The investigation that could deliver a satisfying blow to Rajapaksa’s legacy and Colombo’s culture of elite violence is the murder of Wasim Thajudeen. But it is also vulnerable to political interference. A well-known rugby player on local and national teams, Thajudeen was found dead in a burning car in central Colombo in May 2012. The incident was quietly filed away as an accidental crash, but was reopened as a murder case as soon as Mahinda Rajapaksa left office. In August 2015, amid public commotion, the Criminal Investigation Department (CID) exhumed Thajudeen’s body and found that it showed signs of torture.

The Rajapaksas could be held responsible for the deaths of many Sri Lankans, from journalists like Wickrematunge to the 40,000 civilians (almost all Tamil) killed at the end of the war. But the Thajudeen case provides a unique opportunity: he was well-liked, and was named the “Most Popular Rugby Player” in 2008. Unlike Wickrematunge and the Tamil civilians, Thajudeen’s life was no source of political tension for the Rajapaksas and the Colombo ruling class. His death was not tied to a political cause; he was killed, rumour has it, because he was friendly with a woman desired by one of the Rajapaksa sons.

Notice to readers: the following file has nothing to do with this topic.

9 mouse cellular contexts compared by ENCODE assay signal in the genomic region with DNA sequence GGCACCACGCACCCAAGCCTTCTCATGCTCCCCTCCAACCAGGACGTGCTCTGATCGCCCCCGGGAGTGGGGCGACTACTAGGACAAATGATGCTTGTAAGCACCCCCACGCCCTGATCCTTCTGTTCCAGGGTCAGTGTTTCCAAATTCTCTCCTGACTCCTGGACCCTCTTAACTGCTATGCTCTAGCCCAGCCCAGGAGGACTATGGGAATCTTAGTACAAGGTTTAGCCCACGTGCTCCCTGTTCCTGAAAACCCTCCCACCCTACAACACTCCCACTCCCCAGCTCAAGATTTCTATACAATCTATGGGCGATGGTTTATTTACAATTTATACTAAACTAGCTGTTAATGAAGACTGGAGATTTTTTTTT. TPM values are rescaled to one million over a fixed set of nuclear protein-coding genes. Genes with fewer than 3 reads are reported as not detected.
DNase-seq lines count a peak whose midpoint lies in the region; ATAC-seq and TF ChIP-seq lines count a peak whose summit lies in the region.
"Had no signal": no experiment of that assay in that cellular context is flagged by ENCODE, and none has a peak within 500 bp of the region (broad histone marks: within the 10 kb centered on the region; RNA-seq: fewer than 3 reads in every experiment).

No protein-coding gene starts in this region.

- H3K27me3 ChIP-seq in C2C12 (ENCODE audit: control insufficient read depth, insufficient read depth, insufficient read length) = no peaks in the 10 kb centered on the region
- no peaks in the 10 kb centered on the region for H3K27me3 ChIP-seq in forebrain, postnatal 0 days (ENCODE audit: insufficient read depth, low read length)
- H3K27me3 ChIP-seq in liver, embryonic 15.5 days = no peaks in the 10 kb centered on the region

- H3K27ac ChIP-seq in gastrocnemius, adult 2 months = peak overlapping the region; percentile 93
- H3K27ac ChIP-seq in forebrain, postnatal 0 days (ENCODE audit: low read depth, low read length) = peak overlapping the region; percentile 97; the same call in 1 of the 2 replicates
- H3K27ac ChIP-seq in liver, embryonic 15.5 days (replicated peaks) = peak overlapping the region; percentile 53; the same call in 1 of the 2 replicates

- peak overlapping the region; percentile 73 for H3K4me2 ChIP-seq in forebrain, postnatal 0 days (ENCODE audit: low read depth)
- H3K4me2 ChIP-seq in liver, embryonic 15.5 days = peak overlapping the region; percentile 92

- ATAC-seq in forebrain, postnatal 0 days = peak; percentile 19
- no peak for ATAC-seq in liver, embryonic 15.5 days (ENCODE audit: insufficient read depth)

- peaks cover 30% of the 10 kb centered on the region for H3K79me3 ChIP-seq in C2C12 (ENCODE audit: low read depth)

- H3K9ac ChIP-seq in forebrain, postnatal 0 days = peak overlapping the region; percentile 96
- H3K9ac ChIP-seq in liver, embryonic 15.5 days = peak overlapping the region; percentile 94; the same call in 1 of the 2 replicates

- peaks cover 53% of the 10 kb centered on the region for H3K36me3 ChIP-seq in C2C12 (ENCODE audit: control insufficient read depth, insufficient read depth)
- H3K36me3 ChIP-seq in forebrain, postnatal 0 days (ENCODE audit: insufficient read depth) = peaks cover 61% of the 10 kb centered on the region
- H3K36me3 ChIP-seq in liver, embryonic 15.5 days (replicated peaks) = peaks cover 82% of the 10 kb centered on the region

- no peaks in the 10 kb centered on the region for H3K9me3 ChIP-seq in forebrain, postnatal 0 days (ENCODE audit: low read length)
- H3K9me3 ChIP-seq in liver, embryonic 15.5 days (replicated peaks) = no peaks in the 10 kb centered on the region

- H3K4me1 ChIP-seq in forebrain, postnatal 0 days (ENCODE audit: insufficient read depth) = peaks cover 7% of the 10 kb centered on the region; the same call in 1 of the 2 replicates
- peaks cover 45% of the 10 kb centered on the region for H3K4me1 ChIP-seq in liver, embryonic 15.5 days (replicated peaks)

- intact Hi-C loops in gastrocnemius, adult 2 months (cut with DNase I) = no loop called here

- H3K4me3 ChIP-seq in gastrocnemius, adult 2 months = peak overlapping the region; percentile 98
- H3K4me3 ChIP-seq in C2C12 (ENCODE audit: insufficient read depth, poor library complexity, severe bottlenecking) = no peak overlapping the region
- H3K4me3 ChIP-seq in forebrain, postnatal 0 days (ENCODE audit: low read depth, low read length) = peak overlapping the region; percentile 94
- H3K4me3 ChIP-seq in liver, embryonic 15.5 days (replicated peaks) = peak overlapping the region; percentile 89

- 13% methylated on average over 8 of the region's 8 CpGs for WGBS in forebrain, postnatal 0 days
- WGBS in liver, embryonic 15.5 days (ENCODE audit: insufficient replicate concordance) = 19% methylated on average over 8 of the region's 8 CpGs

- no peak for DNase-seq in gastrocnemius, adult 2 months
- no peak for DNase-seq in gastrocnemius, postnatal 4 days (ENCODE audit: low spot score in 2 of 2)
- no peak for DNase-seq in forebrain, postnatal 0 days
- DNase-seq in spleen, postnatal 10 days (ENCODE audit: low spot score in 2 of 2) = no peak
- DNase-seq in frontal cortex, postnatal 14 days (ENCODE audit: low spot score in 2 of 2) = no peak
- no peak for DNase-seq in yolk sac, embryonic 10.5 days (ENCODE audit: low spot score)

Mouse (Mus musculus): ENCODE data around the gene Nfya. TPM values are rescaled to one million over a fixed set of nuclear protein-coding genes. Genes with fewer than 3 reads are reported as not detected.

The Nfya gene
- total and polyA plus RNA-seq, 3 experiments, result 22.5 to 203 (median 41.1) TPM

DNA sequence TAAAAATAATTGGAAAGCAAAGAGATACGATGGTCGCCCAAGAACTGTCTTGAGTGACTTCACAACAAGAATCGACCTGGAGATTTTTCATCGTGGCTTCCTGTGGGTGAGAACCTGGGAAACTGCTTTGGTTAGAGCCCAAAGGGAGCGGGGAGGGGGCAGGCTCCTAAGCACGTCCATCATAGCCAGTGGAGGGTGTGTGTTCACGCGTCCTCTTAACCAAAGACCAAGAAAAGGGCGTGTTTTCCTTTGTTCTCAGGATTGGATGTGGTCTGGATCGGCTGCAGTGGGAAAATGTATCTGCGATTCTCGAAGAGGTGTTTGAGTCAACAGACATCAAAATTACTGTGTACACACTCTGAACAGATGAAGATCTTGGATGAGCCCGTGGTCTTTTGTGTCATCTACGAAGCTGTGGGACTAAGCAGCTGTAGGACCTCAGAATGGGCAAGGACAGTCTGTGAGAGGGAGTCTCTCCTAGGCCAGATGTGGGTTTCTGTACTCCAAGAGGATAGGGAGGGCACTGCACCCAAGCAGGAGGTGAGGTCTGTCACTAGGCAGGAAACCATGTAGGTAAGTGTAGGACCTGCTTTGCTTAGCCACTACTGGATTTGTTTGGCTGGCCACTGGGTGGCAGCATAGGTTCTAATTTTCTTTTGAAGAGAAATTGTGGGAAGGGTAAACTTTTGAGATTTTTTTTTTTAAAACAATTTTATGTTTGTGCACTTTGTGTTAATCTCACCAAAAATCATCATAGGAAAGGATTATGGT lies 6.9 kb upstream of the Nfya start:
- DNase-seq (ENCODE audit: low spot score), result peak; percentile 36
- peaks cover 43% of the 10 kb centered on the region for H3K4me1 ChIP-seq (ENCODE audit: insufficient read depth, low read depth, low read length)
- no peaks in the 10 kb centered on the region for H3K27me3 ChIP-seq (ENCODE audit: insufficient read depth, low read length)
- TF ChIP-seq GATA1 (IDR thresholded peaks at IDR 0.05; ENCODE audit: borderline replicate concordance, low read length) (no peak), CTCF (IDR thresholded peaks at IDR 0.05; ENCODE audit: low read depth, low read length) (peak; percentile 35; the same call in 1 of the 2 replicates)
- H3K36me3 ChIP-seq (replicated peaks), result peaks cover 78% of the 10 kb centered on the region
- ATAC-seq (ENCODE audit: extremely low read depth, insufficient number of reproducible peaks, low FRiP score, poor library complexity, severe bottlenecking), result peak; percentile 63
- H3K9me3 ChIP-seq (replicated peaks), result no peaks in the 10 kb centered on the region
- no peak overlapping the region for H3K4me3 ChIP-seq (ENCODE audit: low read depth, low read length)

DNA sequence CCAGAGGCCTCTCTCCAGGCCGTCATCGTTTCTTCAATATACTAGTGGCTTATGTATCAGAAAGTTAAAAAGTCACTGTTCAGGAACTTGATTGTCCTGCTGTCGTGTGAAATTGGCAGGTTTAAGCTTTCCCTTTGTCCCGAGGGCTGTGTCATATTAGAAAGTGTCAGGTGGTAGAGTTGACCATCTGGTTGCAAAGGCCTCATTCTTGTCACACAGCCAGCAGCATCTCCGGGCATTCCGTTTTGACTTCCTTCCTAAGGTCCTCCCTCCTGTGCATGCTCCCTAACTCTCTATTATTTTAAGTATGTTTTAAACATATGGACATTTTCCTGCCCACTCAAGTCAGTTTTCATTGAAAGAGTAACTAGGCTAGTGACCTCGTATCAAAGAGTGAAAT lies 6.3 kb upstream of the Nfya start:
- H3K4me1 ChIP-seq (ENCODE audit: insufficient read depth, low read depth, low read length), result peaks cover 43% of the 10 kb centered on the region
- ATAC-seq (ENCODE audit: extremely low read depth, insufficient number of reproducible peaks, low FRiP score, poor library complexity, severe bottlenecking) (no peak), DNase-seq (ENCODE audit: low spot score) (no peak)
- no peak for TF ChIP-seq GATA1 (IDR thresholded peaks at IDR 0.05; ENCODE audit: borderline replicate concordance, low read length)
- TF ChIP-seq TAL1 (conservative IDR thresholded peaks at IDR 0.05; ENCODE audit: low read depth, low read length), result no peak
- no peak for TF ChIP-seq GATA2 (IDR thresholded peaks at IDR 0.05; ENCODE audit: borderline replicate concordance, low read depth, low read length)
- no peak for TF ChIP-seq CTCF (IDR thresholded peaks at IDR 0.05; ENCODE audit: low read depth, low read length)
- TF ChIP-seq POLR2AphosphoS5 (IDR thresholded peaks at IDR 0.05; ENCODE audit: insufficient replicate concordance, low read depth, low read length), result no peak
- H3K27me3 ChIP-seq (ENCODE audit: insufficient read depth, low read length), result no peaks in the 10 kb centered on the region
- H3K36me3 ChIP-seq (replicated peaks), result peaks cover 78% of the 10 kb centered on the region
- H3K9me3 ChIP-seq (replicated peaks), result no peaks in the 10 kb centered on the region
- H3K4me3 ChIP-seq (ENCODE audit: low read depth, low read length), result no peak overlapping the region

The mystery of Thajudeen’s seemingly brutal murder has captured the imagination of the Sri Lankan press and public—in December, it even provoked a fistfight on the floor of the parliament, during which Rajapaksa supporters hurled death threats at an opposition MP who had brought up the case following a speech by Namal Rajapaksa. Both Namal and Yoshitha Rajapaksa are rumoured to have been involved in the murder. A Rajapaksa bodyguard known as Captain Tissa was reportedly seen at the crash site by several eyewitnesses. However, the investigation hit a glitch when the CID declared that it would have to send camera footage of the crash site overseas for analysis. After a month of murky delay, the footage was sent to Canadian experts on 1 March 2016.